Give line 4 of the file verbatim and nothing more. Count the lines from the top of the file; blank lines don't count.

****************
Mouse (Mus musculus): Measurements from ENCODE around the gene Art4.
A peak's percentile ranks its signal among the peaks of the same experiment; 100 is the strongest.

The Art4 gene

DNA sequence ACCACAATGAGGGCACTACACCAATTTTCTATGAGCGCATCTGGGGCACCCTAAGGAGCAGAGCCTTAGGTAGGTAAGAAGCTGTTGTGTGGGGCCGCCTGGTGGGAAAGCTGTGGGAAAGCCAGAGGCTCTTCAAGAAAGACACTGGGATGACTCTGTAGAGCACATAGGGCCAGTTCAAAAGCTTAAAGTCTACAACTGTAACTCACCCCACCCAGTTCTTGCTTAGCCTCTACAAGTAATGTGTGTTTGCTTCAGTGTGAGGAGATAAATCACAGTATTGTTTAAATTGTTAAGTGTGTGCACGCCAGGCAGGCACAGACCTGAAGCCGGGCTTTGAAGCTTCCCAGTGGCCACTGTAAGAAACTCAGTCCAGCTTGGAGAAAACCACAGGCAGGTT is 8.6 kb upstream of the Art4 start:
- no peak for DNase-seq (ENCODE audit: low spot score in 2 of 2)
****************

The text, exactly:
DNA sequence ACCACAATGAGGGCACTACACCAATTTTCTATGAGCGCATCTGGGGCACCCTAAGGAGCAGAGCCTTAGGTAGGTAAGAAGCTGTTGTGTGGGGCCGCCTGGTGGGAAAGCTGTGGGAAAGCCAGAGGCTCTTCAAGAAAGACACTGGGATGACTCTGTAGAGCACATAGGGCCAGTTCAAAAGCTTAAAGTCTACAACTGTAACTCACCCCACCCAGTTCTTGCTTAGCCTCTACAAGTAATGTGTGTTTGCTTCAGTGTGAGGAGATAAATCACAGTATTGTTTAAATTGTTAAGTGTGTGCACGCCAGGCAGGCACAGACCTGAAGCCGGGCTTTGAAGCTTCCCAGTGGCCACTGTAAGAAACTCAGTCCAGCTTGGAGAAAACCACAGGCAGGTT is 8.6 kb upstream of the Art4 start: